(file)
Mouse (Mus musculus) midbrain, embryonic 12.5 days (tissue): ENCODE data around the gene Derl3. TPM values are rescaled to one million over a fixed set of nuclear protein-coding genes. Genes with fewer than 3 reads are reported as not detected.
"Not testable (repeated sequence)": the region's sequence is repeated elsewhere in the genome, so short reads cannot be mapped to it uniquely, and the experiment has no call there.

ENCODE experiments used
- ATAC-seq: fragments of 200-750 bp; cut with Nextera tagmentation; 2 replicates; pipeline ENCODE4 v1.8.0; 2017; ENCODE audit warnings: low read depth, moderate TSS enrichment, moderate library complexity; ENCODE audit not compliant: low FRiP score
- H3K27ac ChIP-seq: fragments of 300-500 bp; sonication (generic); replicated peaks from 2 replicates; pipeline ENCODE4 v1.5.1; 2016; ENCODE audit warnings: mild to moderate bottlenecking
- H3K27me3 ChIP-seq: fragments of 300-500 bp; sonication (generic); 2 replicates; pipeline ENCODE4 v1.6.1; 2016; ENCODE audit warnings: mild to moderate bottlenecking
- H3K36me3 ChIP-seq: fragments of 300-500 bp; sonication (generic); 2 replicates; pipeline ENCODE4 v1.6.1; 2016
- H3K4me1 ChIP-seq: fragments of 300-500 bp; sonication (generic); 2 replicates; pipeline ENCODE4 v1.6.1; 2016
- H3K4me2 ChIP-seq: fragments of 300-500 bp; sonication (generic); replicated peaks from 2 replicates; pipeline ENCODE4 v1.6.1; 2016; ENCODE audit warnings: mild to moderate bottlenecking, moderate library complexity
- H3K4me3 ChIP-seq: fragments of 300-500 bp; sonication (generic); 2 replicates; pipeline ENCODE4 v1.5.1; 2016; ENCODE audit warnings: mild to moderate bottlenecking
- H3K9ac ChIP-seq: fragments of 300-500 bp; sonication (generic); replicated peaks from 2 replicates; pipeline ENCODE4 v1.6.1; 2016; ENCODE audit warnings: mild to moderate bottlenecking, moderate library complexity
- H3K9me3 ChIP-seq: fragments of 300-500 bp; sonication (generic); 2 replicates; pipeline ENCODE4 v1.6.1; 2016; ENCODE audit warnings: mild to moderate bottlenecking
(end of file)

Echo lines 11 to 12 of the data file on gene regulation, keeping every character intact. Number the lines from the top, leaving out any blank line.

- H3K9ac ChIP-seq: fragments of 300-500 bp; sonication (generic); replicated peaks from 2 replicates; pipeline ENCODE4 v1.6.1; 2016; ENCODE audit warnings: mild to moderate bottlenecking, moderate library complexity
- H3K9me3 ChIP-seq: fragments of 300-500 bp; sonication (generic); 2 replicates; pipeline ENCODE4 v1.6.1; 2016; ENCODE audit warnings: mild to moderate bottlenecking